Monday, August 05, 2013

Have you ever made a pipe organ rumble?

from w
Have you ever made a pipe organ rumble?  Because that's what they can do!  I never was taught to play one but when I was 17 I was studying in Melbourne, doing some piano studies but wanted to have a go at a big church organ, so fronted up to Christ Church (Anglican) South Yarra and asked could I practice there. Rather a bold thing to do as I was a real novice. Anyway I taught myself a bit about stops and foot pedals.  Since then only rarely do I play a pipe organ, just occasionally in one of the Geelong churches but I'm not very good. Mainly I play a modern instrument at East Geelong, another kind that tries to mimic a pipe organ. But it can't rumble. And for church I actually prefer the piano, so as not to overwhelm the singing.  We have a super young musician helping now, a Japanese student who plays the clarinet beautifully.
Anyway what triggered this post was that there are some good organists in Geelong, such as the organist at St David's Uniting in Newtown. I don't think they go in for clapping and drums and bands there!  This is from the Weekly Review which I read this morning, catching up with the free Geelong newspapers.

The pipes are calling

11:54:AM 01/08/2013
Kim Norbury
Brendon Lukin started learning the organ as a six-year-old. But it was at 12 that his love affair with the instrument really began.
“I was playing the electronic organ and then at 12 I got to hear my first big pipe organ. It was just so exciting. I loved the sound, I loved the power,” Lukin says.
“I was absolutely gobsmacked.”
About the same time, it was suggested he join his brother in the local band. 
Lukin didn’t see the need to play anything but the organ and says he was dragged kicking and screaming to meet 
the bandmaster. 
“The bandmaster asked me what I wanted to play and I said the flute,” he says.
“But he said, ‘No, you don’t want to play the flute. We have 20 flute players in our band but we have no one playing the tuba’.
“He took me out the back to the storeroom and handed me this dirty hunk of metal and said, ‘I want you to play this’ … so I started having lessons.”
It was no half-hearted effort by Lukin. He went on to win world competitions and has played with the Melbourne Symphony, the Sydney Symphony and the Australian Chamber Orchestra, to name a few.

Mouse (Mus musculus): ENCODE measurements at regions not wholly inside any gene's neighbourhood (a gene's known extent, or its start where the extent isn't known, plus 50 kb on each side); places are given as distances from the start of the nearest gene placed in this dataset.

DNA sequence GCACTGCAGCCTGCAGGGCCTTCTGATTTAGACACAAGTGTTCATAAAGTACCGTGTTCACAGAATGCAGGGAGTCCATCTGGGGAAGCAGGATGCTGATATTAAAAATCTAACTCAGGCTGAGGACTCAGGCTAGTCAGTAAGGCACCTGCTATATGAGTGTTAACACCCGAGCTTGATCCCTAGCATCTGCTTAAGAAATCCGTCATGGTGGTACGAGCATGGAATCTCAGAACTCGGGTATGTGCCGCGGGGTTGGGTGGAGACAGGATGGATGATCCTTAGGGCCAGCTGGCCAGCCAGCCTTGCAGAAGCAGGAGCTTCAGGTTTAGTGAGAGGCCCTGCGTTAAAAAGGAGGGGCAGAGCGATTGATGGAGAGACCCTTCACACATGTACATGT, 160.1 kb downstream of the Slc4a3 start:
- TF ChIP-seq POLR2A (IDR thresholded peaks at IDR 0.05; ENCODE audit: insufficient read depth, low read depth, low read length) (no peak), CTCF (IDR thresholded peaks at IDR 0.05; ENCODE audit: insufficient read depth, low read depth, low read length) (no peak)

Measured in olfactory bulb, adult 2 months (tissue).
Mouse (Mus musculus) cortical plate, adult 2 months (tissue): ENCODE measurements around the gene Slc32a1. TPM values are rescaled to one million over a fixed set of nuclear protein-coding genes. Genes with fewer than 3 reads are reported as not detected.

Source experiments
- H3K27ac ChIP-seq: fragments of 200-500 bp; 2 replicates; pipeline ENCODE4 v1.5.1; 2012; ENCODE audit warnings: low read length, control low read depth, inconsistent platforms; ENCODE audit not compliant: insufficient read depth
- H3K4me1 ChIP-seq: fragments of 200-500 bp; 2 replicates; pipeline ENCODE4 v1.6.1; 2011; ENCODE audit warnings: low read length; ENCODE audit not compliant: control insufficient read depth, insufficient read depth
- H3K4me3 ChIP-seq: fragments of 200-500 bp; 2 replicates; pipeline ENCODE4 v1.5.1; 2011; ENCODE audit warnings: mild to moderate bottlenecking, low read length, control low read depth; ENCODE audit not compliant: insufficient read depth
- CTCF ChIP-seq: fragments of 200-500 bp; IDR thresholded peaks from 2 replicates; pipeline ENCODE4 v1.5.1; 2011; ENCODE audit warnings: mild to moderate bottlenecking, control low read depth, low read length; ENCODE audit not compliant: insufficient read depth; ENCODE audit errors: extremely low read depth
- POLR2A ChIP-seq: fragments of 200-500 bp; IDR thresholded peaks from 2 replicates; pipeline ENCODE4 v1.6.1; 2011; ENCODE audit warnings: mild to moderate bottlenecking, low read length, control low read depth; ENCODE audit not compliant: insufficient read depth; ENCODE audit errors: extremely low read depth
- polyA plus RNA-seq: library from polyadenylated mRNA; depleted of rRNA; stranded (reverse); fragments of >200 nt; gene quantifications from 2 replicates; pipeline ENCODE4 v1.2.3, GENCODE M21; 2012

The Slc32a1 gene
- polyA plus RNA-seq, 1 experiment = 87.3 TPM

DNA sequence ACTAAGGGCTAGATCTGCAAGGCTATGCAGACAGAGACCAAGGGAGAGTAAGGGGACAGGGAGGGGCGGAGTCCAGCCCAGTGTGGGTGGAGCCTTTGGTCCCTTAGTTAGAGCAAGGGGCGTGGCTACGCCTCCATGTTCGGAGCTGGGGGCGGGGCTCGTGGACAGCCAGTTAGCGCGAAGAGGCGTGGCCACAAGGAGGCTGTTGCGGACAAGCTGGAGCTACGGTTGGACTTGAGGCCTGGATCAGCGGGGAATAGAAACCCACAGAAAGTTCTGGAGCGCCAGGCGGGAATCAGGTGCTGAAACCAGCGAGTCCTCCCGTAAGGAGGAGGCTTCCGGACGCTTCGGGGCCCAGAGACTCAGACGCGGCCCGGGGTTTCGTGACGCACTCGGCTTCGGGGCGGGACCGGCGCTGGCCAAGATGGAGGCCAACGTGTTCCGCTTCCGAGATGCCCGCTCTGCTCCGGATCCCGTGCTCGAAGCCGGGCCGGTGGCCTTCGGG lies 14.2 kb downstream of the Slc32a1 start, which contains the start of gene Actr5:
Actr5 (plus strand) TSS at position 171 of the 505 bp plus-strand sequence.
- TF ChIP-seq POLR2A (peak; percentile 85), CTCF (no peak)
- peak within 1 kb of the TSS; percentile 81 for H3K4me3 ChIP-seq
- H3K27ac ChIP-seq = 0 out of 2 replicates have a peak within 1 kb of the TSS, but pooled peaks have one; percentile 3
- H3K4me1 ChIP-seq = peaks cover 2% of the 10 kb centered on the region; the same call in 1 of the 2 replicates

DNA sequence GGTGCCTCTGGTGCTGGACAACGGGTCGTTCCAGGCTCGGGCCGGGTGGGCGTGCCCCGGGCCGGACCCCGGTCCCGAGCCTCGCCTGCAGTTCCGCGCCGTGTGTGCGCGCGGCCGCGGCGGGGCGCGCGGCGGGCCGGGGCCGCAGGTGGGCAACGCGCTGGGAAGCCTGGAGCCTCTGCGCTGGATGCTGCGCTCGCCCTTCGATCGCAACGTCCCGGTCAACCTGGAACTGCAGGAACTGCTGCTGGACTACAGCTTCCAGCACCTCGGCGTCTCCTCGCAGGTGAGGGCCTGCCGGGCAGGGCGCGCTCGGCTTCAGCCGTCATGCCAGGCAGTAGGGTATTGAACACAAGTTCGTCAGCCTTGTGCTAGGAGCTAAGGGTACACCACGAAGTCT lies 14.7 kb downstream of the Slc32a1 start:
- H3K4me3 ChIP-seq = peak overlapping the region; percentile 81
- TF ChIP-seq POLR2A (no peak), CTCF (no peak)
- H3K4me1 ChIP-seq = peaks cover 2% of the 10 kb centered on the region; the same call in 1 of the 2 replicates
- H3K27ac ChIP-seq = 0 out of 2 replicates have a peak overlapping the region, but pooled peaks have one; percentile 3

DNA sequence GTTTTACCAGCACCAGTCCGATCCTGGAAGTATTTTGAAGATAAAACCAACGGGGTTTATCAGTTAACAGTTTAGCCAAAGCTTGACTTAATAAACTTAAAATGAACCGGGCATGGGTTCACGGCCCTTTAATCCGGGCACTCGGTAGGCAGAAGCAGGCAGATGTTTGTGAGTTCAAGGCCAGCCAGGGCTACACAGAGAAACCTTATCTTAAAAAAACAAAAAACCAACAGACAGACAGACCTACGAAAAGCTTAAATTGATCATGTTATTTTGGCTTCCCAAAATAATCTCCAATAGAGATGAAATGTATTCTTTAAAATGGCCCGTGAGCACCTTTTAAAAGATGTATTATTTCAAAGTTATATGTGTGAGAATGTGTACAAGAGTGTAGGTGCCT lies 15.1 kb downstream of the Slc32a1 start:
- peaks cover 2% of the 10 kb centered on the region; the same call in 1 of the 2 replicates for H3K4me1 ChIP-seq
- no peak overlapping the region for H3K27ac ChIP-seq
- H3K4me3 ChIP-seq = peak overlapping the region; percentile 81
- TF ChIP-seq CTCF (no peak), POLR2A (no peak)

Despite the success on the tuba, Lukin says he has always regarded it as fun and the organ as his serious instrument and passion.
He has played the organ in concert halls and churches in Europe, Asia and the US. One of his most memorable concerts was in 2000, in the smallest and most intimate venue he has played.
“I could say the Gewandhaus in Leipzig or the Concertgebouw in Amsterdam … or London, but it was a performance in a tiny little church in the middle of a wheat field in a village west of Stockholm in Sweden,” he says.
“It was one of those really rare moments in your life when time stops. The sun was setting and the whole church was lit by candles. We were playing beautiful chamber music in this gothic church that looked like nothing had changed there in 500 years. It is a moment that will never leave me.”
Lukin is the organist at St David’s church in Newtown. The organ there has about 1000 pipes – 
small in comparison to some of the instruments Lukin has played.
“The first time they let me on the Melbourne Town Hall organ (about 10,000 pipes), I just sat there and thought where do I begin?” he says.
“I had it sorted out in about an hour but in the 
first five minutes [I didn’t know what to think] … I mean you’re controlling nearly 10,000 pipes – it’s 
that massive.”
While the popularity of the organ has declined over the years, Lukin isn’t worried about its future. He’s heartened by the number of young students he teaches and is heavily involved in planning events that showcase the instrument. 
At the moment he’s among those lobbying for the big grand concert organ from Hamer Hall to be relocated to Geelong’s Costa Hall. 
“If we don’t take it, it’s going to leave the state,” he says. “It would be great for Costa Hall. There are a lot 
of meetings going on right now about it … and it’s looking positive.” 


Post a Comment

<< Home